Early in the year, in February, I got an email from David asking for savory chocolate recipes. He was on his way to a Slow Food dinner in Redlands, California, where he lived, and the theme was chocolate. He was determined to do something different. 

I had just written a short online piece about where to find great chocolate recipes and one website had stuck with me, a site with a lot of savory dishes. After we traded a few ideas talking about possibilities, he tweaked a recipe, making corn cakes topped with his own version of Mexican mole-style chicken and some cheese. 

His report back captures David's personality for those of us who knew him and still makes us chuckle, especially reading of his scorn for American cheese "food":
Topped a tablespoon of cornbread batter with a bigger spoon of the chicken mix.  Topped that with a modest amount of mozzarella cheese since I had some handy already shredded -- bad move; should have used the local Monterey jack I bought for the purpose, which is very tasty, or had I thought of it, better still would be supermarket-humble Havarti (which is a great American cheese, IMO, if inexpensive and widely least it's cheese compared to prevalent and therefore so-called American "pasteurized-process cheese food").  15 minutes in the oven and they were done.

He signed off "mangia, mangia."

Three months after those emails, I found myself in his house, my first time in Redlands, but he wasn't there. His death was heartbreakingly sudden and being there was unspeakably sad and difficult.

We spent a week at his house, cleaning it out, preparing details of the memorial we would hold, sometimes finding laughter in our memories, admiring his garden full of wildflowers, touching pots and pans he touched, always aching for his presence.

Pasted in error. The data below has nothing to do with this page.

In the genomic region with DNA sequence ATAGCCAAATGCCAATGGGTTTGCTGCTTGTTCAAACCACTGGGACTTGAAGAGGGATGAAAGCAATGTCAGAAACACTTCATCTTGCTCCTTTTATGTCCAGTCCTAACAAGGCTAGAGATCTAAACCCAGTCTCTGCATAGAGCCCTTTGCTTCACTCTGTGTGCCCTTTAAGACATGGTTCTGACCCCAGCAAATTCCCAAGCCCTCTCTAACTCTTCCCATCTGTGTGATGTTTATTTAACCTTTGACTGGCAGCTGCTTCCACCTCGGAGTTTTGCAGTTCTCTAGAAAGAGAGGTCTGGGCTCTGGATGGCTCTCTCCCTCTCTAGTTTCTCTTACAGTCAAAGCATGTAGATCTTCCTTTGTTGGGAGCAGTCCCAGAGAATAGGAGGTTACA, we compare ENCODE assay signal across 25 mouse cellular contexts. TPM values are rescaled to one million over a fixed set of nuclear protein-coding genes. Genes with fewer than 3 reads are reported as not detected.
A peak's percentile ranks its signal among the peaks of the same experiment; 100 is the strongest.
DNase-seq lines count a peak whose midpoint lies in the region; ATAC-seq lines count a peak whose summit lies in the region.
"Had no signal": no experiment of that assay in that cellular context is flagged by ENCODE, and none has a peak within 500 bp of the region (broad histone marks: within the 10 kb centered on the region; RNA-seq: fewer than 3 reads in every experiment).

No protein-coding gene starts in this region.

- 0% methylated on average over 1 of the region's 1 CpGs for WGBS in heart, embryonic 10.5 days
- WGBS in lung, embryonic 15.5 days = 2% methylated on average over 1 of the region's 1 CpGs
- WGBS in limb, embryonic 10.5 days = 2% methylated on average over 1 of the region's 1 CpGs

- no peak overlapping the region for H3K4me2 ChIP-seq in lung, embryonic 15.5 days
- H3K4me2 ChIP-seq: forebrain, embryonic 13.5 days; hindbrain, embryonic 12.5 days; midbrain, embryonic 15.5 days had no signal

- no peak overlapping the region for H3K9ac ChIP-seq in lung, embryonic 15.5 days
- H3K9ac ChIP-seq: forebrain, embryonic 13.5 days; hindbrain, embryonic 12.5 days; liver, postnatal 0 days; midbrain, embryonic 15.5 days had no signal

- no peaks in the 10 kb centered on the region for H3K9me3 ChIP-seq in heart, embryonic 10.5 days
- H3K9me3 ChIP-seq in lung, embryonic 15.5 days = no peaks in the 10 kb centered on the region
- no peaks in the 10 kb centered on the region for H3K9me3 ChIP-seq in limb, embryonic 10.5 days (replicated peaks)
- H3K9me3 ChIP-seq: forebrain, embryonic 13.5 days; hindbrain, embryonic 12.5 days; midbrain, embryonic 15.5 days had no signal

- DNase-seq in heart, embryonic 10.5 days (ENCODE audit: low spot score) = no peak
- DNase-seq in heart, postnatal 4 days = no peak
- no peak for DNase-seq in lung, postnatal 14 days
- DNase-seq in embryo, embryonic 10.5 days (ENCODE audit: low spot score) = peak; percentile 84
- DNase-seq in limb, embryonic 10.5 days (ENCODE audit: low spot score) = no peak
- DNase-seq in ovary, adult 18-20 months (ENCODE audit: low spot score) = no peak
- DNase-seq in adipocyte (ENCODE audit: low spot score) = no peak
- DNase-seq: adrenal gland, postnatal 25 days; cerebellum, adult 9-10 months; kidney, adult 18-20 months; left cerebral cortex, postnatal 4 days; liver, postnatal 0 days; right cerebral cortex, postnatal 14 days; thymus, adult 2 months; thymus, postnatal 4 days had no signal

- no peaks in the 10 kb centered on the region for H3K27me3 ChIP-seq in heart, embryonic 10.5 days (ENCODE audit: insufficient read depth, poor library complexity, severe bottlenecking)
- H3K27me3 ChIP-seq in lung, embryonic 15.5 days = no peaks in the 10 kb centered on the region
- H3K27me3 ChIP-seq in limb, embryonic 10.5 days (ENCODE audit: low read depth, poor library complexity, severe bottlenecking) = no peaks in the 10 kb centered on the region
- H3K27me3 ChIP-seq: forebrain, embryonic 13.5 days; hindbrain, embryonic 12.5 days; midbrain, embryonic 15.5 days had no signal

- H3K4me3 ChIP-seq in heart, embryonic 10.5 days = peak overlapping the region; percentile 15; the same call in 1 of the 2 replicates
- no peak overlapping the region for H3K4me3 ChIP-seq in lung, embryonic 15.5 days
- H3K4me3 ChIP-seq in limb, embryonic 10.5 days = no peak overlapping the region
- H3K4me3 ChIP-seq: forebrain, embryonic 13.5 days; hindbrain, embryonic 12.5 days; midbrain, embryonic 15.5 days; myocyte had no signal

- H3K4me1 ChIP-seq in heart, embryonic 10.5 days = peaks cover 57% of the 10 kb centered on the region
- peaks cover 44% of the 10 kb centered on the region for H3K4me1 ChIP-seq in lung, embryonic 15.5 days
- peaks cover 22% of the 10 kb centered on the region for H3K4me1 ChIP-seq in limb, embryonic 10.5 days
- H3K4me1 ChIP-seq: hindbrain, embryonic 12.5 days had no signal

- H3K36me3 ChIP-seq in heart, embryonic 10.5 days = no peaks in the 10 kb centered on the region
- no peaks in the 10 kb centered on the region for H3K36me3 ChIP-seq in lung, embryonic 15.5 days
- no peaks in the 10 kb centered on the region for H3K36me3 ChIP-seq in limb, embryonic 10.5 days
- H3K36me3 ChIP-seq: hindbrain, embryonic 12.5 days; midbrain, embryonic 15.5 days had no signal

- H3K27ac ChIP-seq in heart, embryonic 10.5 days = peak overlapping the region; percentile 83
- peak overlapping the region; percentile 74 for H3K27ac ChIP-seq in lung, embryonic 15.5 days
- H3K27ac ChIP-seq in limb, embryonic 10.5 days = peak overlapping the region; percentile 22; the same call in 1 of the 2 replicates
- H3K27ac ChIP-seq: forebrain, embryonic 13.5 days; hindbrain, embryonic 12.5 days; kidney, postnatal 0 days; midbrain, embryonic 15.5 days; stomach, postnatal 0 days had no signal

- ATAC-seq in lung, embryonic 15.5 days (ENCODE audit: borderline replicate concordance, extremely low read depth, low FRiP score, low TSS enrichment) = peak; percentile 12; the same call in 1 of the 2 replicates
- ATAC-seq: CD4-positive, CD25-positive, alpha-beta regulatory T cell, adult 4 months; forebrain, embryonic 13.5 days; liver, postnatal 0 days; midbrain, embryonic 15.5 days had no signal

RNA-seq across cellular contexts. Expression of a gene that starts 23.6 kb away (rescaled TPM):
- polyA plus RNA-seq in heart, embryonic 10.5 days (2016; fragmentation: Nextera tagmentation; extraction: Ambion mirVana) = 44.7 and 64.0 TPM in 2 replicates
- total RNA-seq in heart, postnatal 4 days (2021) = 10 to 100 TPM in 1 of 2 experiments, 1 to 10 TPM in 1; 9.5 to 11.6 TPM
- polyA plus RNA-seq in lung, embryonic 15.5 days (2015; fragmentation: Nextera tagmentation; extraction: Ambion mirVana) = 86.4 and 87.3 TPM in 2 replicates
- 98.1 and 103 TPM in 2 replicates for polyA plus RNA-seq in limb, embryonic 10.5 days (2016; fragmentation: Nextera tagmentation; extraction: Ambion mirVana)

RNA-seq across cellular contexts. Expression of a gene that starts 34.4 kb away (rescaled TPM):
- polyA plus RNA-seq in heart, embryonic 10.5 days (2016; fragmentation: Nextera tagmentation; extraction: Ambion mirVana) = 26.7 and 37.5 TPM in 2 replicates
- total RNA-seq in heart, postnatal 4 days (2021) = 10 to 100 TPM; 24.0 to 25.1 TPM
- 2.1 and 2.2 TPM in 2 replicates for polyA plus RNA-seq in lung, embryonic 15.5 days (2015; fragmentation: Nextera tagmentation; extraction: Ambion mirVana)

One day I peered into the freezer and found a batch of little corn cakes, wrapped in foil and plastic, perhaps a little freezer burned. I knew exactly what they were. I pulled them out, heated them up and had a couple for lunch one day, remembering the process, remembering David, and happy to taste, one last time, one of his creations.

Thursday, May 26, 2016

5 Surprising Things I Make at Home

Bit by bit, I find I don't want to buy much from the stores these days--I always think I could make it better here are a few gourmet items I make at home--and I am lazy--these are easy.

1.  Limoncello. I spent a while creating recipes for Anova Sous Vide--that was a fun gig. I got to create just about anything I wanted to as long as I cooked it with the Anova Sous Vide unit. One of the most successful things I made was limoncello. So successful that now, whenever I need to use a lemon, I wash and peel it first. The peels live in the freezer until I have 8 to 10 lemons' worth. A kcouple of hours with some vodka in the sous vide, a cup of simple syrup and ...homemade limoncello Bam.